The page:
‘Twainiacs’ have a weekend to relish
June 11, 2010
He’s been dead 100 years, but Mark Twain’s popularity is on the rise.
Twain’s final work – his autobiography – is expected to be published in November, the site where he started a fire at Lake Tahoe may soon be dubbed a federal landmark, a book about his relationship with a secretary was published this spring and a two-day celebration in Zephyr Cove, Mark Twain’s Wild West Weekend, is Saturday and Sunday.
Why is Twain, whose birth name was Samuel Clemens, still so popular?
“He’s extremely funny – that’s news, isn’t it?” said Robert Hirst, the general editor of the Mark Twain Project and curator of the Mark Twain Papers. “People overlook it, especially academics. His humor is not just good. It lasts.
“I speak a lot and I use things that he said just to keep the audience happy and not have to listen to me too much. I’m always amazed that I could do these quotations and it’s like being a standup comic with 100-year-old jokes. They simply endure. Why do they endure? Because he had a deep insight into human nature and he really is joking about things that are not going away.”
Tahoe resident McAvoy Layne, a self-described “Twainiac” who has made a career out of impersonating the author, next month will open the Mark Twain Cultural Center at Incline Village.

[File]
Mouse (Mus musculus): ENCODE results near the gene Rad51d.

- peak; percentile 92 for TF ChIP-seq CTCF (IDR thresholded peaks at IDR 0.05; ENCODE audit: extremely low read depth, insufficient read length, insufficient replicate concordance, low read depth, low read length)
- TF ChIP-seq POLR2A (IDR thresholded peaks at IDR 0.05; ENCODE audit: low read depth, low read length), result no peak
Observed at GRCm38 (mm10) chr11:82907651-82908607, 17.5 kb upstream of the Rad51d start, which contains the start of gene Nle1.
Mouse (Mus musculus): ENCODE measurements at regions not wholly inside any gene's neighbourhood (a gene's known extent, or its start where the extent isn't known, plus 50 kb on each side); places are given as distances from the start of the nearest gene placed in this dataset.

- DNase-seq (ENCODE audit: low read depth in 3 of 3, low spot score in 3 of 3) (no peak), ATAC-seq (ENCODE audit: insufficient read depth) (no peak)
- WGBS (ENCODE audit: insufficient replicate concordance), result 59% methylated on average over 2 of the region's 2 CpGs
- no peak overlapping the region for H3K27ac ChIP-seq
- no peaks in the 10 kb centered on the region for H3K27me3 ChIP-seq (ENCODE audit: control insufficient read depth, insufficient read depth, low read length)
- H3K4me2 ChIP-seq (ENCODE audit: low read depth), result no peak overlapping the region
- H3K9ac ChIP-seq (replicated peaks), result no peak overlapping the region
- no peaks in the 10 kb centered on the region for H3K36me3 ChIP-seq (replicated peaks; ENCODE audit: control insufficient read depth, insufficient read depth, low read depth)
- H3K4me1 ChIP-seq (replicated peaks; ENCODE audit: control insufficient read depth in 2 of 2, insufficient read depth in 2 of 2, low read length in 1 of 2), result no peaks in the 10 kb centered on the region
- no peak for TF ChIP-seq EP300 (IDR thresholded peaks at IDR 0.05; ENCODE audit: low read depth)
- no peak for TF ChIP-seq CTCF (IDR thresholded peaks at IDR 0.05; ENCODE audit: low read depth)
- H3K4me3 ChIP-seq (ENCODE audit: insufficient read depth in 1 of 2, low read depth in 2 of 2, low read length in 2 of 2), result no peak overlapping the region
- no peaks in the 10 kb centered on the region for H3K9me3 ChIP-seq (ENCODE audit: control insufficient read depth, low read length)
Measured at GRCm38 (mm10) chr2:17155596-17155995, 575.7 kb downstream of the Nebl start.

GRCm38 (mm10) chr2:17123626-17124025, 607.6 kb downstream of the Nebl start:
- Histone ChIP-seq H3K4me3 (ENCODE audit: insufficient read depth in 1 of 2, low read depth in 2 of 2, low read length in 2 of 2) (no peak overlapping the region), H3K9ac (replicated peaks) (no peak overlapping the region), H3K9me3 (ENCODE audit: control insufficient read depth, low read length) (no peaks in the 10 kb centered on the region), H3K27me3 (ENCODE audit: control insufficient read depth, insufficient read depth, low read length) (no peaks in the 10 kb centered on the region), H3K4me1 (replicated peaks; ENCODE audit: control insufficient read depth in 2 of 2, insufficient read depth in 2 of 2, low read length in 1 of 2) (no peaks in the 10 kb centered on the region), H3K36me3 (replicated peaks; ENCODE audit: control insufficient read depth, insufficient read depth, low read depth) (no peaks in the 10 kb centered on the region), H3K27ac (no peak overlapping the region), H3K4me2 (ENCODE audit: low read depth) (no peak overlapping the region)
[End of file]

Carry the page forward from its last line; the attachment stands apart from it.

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“His humor is eternal,” Layne said, agreeing with Hirst who is overseeing seven editors compiling the autobiography.
“He really captured the American West with “Roughing It” and then the satire of Huckleberry Finn, which will last forever,” Layne said.
“Then he slid off into old age and indignation and sarcasm, which makes me a little nervous about the rest of the autobiography that’s coming out. I’m a little bit afraid it might have a little too much of the dark side.”
The biography, which will be published in three volumes, comes from 5,000 pages Twain left, requesting it not be published until he had been dead 100 years.
“This is a guy who knew how to sell a book,” Hirst said. “Here’s 10 percent of it and you can’t see the rest for 100 years. Are you going to buy that book? I guess you will.”
Twain’s daughter, Clara Clemens Samossoud, gave the manuscript to the University of California, Berkeley, when she died in 1962. It is in the Bancroft Library, which includes nearly everything Twain wrote, including 50 notebooks the author kept between 1855 and 1910 and about 11,000 letters written by him or by his immediate family, according to the Berkeley Independent.
“I’m going to pitch a pup tent on the lawn of the Bancroft so I can get my nose on the window the day they release it,” Layne said.